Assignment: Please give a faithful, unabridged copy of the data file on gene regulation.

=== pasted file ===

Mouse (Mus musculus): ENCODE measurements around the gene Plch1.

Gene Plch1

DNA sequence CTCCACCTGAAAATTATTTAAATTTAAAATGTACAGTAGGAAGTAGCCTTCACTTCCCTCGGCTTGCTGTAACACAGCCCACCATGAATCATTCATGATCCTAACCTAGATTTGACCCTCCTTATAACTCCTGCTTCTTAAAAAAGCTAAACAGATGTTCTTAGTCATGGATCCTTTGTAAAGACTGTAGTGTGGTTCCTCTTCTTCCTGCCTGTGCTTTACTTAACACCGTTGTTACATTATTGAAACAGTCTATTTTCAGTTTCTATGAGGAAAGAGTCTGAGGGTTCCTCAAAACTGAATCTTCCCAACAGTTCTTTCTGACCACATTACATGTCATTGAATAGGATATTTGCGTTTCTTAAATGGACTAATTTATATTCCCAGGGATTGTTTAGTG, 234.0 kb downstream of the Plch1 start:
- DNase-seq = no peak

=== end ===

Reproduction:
Mouse (Mus musculus): ENCODE measurements around the gene Plch1.

Gene Plch1

DNA sequence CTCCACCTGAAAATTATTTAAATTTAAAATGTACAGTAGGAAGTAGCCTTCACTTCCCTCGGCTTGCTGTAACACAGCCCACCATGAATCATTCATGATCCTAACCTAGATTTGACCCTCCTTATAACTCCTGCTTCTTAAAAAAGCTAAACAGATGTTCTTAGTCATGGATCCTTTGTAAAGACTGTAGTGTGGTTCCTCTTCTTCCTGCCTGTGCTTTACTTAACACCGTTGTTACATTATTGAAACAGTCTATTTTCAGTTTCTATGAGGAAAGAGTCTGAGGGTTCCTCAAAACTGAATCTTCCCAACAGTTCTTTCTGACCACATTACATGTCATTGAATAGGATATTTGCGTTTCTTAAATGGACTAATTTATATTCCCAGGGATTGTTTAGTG, 234.0 kb downstream of the Plch1 start:
- DNase-seq = no peak